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The Year Without a Summer

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Today many people fear that a warming planet will cause rising sea levels and extreme weather. But several hundred years ago, the concern was quite different. In the summer of 1816, some thought the sun was dying. It snowed in June in New England. Crops froze in the fields. We now know that the cause was largely due to atmospheric cooling caused by the 1815 eruption of Mount Tambaro in Indonesia. The extreme cold and crop failure was devastating at a time when most in the United States relied on locally grown food.  This fascinating period shows how unforeseen natural events can radically change the weather and the climate.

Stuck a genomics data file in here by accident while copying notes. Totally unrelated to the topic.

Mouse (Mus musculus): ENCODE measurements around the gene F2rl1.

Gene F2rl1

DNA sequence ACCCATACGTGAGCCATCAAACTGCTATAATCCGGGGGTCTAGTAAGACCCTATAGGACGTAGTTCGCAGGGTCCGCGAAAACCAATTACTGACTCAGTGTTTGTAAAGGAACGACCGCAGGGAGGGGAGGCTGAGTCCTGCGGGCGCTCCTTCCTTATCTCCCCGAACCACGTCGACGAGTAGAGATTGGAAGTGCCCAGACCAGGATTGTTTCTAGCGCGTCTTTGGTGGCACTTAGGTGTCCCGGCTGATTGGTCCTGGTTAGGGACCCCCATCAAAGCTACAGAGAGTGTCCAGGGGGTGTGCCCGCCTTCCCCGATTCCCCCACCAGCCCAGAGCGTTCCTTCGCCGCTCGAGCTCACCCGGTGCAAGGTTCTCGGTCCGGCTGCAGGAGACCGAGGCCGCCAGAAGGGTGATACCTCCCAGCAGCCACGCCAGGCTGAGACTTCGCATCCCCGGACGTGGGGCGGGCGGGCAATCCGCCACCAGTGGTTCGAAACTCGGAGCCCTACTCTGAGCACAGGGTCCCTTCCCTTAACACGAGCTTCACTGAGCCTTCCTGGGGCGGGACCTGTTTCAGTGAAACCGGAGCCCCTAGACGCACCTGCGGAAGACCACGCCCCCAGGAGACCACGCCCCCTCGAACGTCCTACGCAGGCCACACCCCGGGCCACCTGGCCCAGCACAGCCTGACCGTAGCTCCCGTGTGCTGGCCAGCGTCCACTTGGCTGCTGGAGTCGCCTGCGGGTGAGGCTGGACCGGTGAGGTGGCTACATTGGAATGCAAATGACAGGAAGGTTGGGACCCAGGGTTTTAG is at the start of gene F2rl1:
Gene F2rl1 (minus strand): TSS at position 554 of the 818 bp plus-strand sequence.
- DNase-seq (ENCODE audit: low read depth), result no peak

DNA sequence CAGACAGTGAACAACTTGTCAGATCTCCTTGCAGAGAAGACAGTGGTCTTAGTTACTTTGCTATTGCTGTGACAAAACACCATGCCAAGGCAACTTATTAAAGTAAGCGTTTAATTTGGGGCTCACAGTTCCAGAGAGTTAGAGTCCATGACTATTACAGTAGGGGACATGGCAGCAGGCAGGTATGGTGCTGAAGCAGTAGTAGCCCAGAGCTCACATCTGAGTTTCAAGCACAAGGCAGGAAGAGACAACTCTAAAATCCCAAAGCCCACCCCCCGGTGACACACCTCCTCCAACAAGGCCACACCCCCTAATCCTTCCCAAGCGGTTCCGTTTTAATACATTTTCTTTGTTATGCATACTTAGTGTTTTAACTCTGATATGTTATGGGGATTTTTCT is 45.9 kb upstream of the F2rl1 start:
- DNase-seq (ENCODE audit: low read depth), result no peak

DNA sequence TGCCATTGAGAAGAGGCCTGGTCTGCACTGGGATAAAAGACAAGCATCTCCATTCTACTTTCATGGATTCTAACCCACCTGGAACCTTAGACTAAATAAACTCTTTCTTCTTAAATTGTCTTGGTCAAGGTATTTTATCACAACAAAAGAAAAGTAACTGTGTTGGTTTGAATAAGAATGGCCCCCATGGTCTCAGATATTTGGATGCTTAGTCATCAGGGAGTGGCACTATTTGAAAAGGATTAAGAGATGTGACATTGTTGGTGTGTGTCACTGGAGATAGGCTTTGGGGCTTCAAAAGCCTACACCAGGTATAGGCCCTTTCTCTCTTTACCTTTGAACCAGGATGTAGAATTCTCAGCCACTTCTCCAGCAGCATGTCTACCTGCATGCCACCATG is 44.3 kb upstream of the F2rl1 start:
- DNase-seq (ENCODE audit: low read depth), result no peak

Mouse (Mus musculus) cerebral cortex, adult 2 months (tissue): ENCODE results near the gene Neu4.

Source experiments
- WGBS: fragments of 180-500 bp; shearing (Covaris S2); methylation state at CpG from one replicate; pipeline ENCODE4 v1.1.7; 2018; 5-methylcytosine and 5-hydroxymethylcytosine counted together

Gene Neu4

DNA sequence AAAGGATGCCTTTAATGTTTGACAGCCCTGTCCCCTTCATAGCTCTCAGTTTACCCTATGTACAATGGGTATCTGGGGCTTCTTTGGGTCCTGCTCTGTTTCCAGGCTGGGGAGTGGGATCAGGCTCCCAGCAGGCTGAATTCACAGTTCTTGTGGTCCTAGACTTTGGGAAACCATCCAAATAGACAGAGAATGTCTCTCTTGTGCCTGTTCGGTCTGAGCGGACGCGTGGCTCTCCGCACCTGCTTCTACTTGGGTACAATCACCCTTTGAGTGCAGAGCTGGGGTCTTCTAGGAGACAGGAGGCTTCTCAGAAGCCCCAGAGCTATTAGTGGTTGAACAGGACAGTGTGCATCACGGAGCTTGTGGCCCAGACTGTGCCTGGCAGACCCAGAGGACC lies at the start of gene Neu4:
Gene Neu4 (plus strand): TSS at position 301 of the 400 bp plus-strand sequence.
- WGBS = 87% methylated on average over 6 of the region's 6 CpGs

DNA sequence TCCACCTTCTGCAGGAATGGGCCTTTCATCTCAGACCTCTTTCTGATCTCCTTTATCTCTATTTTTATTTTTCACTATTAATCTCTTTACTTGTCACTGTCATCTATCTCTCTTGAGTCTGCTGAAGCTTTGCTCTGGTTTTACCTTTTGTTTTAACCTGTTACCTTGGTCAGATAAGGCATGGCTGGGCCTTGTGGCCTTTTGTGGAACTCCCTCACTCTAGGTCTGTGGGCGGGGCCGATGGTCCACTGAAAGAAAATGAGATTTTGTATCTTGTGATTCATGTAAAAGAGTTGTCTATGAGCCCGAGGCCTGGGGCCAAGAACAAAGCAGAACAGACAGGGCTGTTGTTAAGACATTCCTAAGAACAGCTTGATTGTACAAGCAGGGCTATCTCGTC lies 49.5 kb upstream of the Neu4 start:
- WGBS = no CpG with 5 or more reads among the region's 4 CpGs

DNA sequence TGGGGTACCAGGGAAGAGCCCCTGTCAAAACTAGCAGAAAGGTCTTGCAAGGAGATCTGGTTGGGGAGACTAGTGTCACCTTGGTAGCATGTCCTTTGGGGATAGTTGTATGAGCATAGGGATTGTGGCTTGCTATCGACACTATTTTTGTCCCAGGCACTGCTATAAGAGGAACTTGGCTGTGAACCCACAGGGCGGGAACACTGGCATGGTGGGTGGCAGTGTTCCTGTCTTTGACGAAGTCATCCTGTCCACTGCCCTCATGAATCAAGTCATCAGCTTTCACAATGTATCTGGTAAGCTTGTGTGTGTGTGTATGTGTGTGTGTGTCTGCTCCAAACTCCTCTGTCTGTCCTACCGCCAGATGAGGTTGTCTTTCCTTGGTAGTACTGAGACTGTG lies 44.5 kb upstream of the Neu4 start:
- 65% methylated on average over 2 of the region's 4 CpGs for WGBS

Volcano Eruption

 Kanaga volcano eruption Kanaga island aleutians by Meehan J, U.S. Fish and Wildlife Service

In an age before the Internet, or even the telegraph, news of a massive volcano travels slowly, about as fast as humans can travel. Few people in the United States would have known about the volcanic eruption in April of 1815, but they did notice the effects. A reddish fog that never dissipated, and brilliant sunsets, which you can actually see in paintings by famous landscape artists of the day. But by the spring and summer of 1816, everyone in New England felt the effects in a much more visceral way.

How Did the Volcano Cause Global Cooling?

When Mount Tambora erupted, it sent huge amounts of ash into the upper atmosphere, where it spread around the globe. The ash blocked some of the incoming solar radiation. Sulfur emitted by the volcano also played a role. It reflected the sun's rays, reducing the solar radiation even more. These effects lasted for several years, but the most noticeable impact began in the early spring of 1816.

Even before the events of 1815-1816, the weather had not been kind to farmers in the United States. Solar activity during the decade was already at record lows. It was the tail end of the  Little Ice Age (1350-1850).

Warm Winter of 1815-1816